- From a height, sieve your flour and icing sugar into a mixing bowl.
- Now add your cubed butter, cubes separated.
- With cold hands use your fingertips and thumb to rub the butter flour and icing sugar together.
- Try to work quickly and keep going until you have a crumbly mixture.
- Now add your lemon and orange rind and mix in.
- Add the juice of your orange and the beaten egg yolk.
- Now you can start to bring your pastry together. Use one hand to work the pastry until you have a ball of dough.
- Lightly flour it, wrap it tightly in cling film and leave to rest in the fridge for 10 minutes, at least.
- When you want to make your mince pies, lightly dust a clean, flat workspace with flour.
- Take your pastry. slice around a quarter of it away and leave to one side, covered. This is for your star shaped tops, later.
- Pat the rest of your pastry down to flatten it a little and give it a light dusting of flour.
- Roll it out into a rough circular shape until it is approximately 3mm thick.
- Take your round pastry cutter and cut 12 circles out of the pastry.
- Lightly grease the hollows of your mini tart tin.
- Take a circle of pastry and place it over the first hollow and gently ease it inside. Don't worry about trying to push the pastry right to the edges. Just let it rest into place.
- Keep going until you've filled all the hollows.
- Now add 1 heaped teaspoon of mince pie filling to each pastry case. Be careful not to add too much as it will bubble up during cooking and overflow.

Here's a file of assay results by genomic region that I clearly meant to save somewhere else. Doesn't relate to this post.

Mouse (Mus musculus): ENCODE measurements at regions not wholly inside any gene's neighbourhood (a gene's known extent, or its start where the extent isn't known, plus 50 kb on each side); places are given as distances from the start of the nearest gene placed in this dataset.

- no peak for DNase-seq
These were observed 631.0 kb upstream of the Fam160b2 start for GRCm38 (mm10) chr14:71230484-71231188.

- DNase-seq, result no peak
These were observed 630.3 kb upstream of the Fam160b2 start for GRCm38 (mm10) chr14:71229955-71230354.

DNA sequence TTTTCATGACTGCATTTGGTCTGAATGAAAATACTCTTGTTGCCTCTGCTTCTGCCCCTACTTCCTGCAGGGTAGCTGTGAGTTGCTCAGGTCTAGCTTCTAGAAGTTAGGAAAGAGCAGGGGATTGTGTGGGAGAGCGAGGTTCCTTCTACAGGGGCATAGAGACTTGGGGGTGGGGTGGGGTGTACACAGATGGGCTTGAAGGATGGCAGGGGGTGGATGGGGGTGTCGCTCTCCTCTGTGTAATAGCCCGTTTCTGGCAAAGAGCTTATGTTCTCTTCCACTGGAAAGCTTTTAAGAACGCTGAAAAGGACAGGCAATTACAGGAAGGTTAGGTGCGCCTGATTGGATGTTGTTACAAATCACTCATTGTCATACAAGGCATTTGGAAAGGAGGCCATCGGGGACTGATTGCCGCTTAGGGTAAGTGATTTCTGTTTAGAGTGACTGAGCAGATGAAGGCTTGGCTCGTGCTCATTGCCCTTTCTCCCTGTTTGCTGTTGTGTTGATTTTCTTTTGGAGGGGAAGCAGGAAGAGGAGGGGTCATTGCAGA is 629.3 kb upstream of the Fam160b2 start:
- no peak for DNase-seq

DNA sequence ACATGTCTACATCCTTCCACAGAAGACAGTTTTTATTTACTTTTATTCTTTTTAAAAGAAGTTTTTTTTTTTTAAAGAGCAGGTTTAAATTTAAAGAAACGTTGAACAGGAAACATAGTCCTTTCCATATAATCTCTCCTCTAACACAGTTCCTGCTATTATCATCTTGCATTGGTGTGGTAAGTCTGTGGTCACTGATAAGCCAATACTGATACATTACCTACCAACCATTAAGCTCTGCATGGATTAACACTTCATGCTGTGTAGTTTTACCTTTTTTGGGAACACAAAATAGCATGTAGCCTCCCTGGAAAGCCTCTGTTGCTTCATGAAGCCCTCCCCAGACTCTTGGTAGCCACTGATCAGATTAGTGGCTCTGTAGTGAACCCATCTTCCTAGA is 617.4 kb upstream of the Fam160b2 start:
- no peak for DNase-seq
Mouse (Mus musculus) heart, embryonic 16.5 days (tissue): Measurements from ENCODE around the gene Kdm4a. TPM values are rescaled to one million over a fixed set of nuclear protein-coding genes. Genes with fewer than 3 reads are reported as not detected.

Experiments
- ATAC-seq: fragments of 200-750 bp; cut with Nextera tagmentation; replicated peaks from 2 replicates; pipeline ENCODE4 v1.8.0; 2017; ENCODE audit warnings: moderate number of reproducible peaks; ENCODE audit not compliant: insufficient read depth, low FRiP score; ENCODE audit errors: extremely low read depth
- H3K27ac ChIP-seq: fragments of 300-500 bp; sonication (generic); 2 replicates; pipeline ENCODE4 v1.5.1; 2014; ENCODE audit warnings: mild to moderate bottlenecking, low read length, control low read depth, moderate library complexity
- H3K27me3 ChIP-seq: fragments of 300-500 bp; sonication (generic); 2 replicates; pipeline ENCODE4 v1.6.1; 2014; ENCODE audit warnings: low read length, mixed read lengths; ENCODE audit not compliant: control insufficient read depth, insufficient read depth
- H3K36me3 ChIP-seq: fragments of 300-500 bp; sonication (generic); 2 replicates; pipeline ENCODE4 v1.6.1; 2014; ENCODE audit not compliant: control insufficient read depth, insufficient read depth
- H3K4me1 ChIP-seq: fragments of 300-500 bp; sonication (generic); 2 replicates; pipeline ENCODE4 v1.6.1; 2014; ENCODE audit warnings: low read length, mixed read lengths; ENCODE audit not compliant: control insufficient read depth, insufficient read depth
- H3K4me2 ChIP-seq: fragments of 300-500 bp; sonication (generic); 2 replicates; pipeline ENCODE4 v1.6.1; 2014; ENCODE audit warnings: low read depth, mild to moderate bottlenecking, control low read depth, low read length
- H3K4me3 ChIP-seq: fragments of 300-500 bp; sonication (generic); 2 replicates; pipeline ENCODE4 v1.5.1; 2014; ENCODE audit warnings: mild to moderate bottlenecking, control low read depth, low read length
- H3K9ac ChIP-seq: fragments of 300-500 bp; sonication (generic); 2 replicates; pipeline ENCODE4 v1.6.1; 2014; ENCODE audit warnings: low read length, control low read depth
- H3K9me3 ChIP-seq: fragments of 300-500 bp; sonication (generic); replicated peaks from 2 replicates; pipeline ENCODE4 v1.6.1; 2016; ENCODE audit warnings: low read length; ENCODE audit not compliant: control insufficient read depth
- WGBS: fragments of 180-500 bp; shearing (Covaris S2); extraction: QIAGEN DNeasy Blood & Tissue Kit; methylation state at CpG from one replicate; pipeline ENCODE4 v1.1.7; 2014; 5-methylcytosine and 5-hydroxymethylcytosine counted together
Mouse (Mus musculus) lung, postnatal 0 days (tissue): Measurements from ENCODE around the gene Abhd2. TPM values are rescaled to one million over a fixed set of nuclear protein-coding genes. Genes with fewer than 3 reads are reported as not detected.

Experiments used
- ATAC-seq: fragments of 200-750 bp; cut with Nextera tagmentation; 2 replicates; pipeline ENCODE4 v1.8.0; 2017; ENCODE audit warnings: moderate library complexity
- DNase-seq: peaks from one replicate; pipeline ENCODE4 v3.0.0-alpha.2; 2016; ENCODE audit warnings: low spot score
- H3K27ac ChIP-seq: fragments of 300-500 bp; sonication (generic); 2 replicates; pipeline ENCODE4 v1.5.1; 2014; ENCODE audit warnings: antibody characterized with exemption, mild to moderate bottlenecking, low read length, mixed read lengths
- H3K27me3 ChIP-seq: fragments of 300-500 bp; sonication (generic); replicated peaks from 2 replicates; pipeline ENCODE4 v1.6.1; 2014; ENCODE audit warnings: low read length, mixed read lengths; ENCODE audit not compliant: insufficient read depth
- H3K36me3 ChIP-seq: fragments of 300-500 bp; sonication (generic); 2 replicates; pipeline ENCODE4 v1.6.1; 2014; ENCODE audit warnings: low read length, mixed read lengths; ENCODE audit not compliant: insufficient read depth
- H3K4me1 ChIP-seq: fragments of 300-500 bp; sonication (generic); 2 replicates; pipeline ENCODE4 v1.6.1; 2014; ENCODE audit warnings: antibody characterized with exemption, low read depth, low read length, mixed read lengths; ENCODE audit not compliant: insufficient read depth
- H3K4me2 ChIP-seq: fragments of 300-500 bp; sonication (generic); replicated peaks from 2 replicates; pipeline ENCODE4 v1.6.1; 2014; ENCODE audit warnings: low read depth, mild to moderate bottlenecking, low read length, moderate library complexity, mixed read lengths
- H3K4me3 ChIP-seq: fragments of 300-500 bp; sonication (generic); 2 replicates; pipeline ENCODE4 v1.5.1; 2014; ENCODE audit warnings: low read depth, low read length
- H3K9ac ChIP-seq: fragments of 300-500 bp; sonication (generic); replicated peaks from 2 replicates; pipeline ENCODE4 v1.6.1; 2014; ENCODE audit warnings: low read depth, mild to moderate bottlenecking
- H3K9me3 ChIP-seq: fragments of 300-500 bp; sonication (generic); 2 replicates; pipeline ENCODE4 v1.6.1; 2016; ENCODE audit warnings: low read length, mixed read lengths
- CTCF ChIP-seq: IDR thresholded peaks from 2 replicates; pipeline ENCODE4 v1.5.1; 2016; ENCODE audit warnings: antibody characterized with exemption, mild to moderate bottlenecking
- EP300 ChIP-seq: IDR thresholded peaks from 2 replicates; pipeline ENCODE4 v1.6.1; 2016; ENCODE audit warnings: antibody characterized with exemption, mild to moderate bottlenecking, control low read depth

- Now, take the rest of your pastry and roll it out.
- Take your star shaped pastry cutter and cut 12 stars.
- Carefully place each star on top of your mince pies.
- Preheat your oven to 200 degrees Celsius (180 degrees for a fan oven) and place your mince pies in the centre of the oven.
- Bake for 15-20 minutes until golden.
- Once cooked, remove your tin from the oven and leave to cool.
- Once your mince pies have cooled, carefully tease them from the mini tart tin using a sharp knife.
- Place your mince pies on a large serving plate and use a sieve to dust the tops with icing sugar.
- For the purposes of the mince pie recipe, we have calculated a rough preparation and cooking time that treats the filling and pastry as if you were making them at the same time. However, you can make your filling months in advance, if you like, so it can mature.
- For reference, our mince pie recipe uses a mini tart tin with 12 hollows measuring 9cms in diameter. Our circular pastry cutter is 7.5 centimetres in diameter and our star shaped cutter measures 6cms across from point to point.
- For the ingredients for our mince pie filling, there are no hard and fast rules. If you can’t get dried cranberries for example, choose another dried fruit. The base is the currants and the raisins. After that, we experiment with different dried fruits each year.
- An important tip with regards your choice of dried fruits – make sure it is a fruit that doesn’t have noticeable pips or seeds. This will ruin the texture of your mince pie filling.
- The type of fresh apple you use for your mince pie filling should be a crisp, firm variety. We use Granny Smith because it is crisp and sour.
- The mince pie filling recipe will leave you with leftovers. Feel free to make more mince pies. You could experiment with frozen puff pastry or filo.
- Alternatively, you could add the mixture to stewed apples to make a festive apple pie or apple crumble.
- Or you could tuck it away in the cupboard and use it again next Christmas.
Once you have perfected your own mince pie recipe, we’re sure you won’t go back to buying them from the supermarkets.